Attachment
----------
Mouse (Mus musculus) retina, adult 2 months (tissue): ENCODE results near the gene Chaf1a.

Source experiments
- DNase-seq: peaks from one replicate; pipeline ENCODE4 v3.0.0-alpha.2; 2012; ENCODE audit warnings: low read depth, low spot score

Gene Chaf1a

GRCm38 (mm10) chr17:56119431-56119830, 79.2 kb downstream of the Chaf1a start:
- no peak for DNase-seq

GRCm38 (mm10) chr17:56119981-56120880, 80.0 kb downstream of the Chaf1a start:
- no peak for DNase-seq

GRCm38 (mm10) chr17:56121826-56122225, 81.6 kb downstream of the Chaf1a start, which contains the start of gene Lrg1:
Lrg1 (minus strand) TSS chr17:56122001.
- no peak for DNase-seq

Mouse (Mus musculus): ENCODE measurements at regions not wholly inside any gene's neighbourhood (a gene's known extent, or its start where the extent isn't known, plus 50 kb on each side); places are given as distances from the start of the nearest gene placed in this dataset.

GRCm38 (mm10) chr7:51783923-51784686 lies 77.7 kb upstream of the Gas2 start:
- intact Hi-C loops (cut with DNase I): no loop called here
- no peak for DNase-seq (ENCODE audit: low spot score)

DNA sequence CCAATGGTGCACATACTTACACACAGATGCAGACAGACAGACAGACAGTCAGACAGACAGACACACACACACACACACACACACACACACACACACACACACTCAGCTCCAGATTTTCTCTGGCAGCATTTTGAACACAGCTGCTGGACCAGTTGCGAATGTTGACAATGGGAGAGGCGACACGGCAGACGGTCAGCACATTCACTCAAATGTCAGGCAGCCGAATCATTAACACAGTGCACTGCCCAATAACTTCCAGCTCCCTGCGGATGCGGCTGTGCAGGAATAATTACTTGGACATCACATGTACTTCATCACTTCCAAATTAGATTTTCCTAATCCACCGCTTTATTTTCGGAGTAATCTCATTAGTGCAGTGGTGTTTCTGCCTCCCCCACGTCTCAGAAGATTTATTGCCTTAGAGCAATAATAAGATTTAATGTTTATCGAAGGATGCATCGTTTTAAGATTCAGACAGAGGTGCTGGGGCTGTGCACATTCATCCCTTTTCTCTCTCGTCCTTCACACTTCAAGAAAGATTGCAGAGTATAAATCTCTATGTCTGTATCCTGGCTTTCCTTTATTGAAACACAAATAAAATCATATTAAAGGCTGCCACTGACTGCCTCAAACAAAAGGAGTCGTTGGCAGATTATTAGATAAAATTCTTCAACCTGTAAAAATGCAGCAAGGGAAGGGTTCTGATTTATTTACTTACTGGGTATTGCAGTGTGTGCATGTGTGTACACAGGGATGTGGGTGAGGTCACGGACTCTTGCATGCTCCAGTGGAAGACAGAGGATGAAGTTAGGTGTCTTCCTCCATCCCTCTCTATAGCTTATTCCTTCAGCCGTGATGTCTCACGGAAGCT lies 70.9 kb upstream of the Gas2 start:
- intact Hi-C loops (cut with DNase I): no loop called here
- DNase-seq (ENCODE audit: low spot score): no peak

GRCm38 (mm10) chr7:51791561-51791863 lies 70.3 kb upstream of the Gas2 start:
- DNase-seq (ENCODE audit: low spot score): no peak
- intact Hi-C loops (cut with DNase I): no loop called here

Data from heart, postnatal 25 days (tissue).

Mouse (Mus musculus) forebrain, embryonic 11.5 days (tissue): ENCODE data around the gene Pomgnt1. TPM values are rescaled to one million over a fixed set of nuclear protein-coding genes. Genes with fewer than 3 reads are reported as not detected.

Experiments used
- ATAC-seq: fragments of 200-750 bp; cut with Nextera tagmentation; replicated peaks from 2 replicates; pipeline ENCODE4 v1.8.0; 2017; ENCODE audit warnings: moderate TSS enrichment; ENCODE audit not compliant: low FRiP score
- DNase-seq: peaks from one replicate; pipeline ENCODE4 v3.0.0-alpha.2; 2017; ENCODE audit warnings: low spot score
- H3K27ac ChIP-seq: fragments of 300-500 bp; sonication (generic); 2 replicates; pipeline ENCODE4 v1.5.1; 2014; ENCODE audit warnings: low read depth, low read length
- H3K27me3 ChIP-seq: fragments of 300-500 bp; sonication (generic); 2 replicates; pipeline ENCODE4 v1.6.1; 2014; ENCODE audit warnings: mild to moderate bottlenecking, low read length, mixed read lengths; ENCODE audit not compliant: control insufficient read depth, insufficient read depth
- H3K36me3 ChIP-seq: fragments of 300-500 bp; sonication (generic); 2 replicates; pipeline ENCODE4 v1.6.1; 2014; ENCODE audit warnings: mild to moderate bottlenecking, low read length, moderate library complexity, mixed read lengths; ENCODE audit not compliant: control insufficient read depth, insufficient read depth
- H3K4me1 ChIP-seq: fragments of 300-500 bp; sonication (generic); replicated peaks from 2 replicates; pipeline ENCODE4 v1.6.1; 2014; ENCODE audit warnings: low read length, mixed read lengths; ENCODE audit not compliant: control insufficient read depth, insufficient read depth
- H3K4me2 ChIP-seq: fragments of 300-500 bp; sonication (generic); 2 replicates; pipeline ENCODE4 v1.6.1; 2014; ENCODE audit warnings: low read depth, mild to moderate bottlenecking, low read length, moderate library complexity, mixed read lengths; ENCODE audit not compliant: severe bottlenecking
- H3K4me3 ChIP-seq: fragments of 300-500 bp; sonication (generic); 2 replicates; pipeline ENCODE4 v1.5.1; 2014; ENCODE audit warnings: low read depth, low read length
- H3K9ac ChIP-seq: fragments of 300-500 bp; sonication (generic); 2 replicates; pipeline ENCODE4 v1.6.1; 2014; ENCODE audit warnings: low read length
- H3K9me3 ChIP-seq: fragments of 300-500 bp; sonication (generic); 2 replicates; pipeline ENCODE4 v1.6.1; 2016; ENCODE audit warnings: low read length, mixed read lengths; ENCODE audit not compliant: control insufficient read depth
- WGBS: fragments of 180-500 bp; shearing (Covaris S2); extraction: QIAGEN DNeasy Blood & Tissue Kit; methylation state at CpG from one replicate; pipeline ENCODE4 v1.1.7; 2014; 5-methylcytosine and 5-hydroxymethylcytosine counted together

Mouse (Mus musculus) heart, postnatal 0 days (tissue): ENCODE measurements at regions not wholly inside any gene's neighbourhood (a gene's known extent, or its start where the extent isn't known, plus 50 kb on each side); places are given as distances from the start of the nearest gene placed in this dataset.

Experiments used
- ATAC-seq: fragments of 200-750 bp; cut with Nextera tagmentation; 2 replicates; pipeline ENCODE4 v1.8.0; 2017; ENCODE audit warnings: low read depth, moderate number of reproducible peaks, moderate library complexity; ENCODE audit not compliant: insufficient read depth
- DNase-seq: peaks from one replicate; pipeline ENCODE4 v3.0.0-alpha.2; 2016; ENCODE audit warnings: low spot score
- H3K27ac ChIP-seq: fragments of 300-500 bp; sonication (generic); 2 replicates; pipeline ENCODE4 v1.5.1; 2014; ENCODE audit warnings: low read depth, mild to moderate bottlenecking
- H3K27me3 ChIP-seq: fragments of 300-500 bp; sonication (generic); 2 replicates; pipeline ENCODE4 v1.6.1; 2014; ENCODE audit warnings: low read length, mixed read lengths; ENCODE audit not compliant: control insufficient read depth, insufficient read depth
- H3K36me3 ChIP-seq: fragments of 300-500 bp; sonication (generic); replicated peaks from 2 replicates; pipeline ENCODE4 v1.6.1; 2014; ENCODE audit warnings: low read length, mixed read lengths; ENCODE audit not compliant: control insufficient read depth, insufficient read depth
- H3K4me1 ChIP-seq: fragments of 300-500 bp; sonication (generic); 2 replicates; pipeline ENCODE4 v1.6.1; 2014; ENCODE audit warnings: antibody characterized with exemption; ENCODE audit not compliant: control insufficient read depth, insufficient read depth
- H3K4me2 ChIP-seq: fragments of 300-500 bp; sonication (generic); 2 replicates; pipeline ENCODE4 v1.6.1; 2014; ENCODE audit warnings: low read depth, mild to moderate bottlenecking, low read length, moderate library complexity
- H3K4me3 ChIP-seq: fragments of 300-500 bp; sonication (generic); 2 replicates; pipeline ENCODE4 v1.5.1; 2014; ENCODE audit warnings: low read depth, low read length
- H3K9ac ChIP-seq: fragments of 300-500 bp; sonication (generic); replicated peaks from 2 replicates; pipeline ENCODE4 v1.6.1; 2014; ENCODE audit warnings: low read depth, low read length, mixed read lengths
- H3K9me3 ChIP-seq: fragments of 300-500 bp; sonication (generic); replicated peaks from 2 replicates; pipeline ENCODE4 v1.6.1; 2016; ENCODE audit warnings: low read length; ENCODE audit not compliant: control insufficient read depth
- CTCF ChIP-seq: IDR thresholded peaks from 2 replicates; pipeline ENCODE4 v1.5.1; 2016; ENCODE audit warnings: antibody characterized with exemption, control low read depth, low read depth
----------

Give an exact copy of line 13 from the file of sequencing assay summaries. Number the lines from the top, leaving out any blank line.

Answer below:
GRCm38 (mm10) chr7:51783923-51784686 lies 77.7 kb upstream of the Gas2 start: